Tech investor Baillie Gifford warns 2023 will be billed for private companies

Baillie Gifford, one of the world’s top tech investors, has warned fast-growing private companies could settle next summer.

And the £228bn Edinburgh-based wealth manager says it is “not ready to give up on China”.

Peter Singlehurst, its head of private companies, told a conference on Wednesday that previous market cycles had shown that there was typically around 18 months between the highest euphoria in the market and the highest frequency of down-rounds.

“That would lead you to estimate that the peak frequency of down rounds will be in the middle of next year,” he said.

The tech-heavy Nasdaq index is down more than a third this year as investors brace for a regime change of rising interest rates. That decline has yet to be largely reflected in private markets, and Singlehurst said it wouldn’t happen until companies run out of cash and have to borrow again at a lower valuation.

“It will come,” he added, describing it as “a gravitational force [that] even the best private companies will not be able to escape”.

Speaking at the Financial Times Future of Asset Management event in London, Singlehurst said Baillie Gifford’s portfolios “have already done this calculation because we mark all our private holdings at market price.” This is because they are held in daily rated funds such as the FTSE 100-listed Scottish Mortgage Investment Trust and the £642m Schiehallion Fund managed by Singlehurst.

Scottish Mortgage shares have fallen more than 40 per cent this year and shares in the Schiehallion Fund have fallen by two-thirds.

Baillie Gifford made his first investment in an unlisted company, Chinese e-commerce group Alibaba, in 2012 and has since expanded his investments in private companies.

Foreign investors are weighing their exposure to China amid President Xi Jinping’s efforts to consolidate power, the release of disappointing economic data and hopes for a quick relaxation of Covid-19 rules. In the past, critics of Baillie Gifford have questioned whether she underestimated the political risk of investing in the country.

Singlehurst said, “We don’t invest in China, we invest in a small number of companies in China.”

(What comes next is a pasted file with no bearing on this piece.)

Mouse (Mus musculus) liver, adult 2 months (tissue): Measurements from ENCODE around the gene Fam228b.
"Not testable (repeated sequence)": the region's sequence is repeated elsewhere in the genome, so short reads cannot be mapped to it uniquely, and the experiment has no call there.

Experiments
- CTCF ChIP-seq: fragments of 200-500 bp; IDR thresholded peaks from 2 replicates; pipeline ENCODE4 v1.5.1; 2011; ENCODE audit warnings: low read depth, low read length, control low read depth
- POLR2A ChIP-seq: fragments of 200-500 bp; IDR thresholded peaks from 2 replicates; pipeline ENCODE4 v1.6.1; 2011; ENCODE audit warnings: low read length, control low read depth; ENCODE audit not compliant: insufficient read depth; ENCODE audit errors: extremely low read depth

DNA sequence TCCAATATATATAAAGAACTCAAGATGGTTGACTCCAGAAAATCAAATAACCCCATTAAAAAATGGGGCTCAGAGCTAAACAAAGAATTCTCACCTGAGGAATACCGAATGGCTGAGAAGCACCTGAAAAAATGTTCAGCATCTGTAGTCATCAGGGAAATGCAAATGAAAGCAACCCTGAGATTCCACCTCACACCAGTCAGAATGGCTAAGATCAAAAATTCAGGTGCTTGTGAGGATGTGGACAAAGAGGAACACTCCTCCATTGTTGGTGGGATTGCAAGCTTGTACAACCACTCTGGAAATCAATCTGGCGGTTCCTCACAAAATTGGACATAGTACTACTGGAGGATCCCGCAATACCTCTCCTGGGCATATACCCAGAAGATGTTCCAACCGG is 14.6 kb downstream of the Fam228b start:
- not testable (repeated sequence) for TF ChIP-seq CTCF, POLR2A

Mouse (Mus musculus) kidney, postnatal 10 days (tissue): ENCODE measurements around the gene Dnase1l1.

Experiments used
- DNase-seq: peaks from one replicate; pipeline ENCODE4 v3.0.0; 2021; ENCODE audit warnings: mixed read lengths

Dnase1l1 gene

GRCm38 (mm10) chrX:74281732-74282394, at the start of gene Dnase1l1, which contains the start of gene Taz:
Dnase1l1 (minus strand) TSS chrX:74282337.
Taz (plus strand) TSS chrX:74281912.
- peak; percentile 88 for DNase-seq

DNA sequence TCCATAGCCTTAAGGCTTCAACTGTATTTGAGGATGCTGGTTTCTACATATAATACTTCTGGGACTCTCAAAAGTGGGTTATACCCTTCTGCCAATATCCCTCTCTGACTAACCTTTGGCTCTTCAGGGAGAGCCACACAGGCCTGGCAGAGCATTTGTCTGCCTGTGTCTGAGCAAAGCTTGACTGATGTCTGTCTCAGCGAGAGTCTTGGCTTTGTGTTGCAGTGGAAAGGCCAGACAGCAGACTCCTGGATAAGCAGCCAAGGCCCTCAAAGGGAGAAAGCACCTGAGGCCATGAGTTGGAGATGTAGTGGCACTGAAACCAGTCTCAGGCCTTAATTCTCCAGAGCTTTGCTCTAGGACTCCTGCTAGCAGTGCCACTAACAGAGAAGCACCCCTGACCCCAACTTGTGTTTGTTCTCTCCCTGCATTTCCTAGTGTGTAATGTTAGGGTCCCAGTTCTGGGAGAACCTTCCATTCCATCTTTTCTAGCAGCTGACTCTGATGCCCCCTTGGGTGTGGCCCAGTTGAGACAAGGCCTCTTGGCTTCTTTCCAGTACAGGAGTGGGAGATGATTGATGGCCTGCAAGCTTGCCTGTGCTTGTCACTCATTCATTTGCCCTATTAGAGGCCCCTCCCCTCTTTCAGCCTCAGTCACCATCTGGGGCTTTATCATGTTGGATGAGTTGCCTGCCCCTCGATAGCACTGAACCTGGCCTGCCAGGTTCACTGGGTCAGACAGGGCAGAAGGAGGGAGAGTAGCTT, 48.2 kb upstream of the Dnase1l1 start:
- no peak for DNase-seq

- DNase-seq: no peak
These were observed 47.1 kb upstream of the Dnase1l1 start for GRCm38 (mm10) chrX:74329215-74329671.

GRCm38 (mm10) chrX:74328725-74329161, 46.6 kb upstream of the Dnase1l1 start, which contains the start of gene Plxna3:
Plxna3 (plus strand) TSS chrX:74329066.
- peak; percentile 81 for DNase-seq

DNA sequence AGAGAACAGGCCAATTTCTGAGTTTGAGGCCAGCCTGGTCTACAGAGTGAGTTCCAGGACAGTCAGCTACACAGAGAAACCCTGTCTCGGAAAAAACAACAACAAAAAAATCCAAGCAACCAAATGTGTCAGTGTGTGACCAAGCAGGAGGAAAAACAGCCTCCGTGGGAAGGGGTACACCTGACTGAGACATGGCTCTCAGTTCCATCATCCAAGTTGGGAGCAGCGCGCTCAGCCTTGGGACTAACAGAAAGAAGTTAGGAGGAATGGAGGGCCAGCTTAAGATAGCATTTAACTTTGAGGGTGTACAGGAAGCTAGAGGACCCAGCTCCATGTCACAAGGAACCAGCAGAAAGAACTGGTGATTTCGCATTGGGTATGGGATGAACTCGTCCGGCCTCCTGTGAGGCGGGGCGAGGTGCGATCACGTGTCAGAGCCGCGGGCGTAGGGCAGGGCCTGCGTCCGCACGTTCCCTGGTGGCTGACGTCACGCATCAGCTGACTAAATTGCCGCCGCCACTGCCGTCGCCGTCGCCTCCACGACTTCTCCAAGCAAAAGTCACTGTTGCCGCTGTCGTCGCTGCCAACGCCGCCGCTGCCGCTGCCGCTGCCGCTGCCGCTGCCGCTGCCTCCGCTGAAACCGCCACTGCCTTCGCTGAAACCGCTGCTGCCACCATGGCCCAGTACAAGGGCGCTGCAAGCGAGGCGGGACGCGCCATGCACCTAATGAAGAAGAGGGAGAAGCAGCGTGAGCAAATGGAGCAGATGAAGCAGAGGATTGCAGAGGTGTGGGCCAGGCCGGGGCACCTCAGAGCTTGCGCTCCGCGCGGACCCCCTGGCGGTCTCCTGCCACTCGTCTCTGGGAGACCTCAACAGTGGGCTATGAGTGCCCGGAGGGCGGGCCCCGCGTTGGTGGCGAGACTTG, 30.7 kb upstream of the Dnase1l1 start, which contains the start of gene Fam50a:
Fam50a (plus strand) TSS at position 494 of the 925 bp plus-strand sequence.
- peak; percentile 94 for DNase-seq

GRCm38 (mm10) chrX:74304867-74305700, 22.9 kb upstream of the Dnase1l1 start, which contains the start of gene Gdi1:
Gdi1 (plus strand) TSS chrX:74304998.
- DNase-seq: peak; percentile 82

The Schiehallion Fund holds three private Chinese companies: TikTok owner ByteDance and two beverage makers, Jiangxiaobai and Genki Forest. All three represent “structural growth stories” where moves in macroeconomic growth “marginally help or hinder,” Singlehurst said.

He added, “The more pressing question for us in China is will the best Chinese companies continue to raise capital from foreign investors?”

In the past, the Chinese companies that were darlings of foreign investors – like Alibaba, Meituan and ByteDance – raised capital in US dollars, which meant foreign investors could invest. “If the next generation of companies started raising capital in renminbi, it would make it very difficult for foreign investors to access the best companies,” Singlehurst said.

Baillie Gifford was “not at all ready to leave China,” he added. “We want to continue to see if we can continue to find great companies because it will be those handful of exceptional companies that will matter to us and our customers, not China at large.”

The largest position in the Schiehallion fund is Elon Musk’s SpaceX rocket business. Investors are debating whether the billionaire’s recent acquisition of social network Twitter will be a distraction from its other companies, such as SpaceX and electric carmaker Tesla.

“If there’s one thing Elon Musk has always been pretty good at, it’s juggling a lot of plates,” Singlehurst said. “He was probably always distracted by whatever he was doing, and yet, despite those distractions, he was able to generate returns for shareholders over long periods of time.”

The “important thing,” he added, is the people around Musk: “There is an excellent management team at SpaceX that has been incredible from an executive perspective.”

https://www.ft.com/content/d8628545-ce35-43fa-9458-04c6d8080821 Tech investor Baillie Gifford warns 2023 will be billed for private companies

Adam Bradshaw

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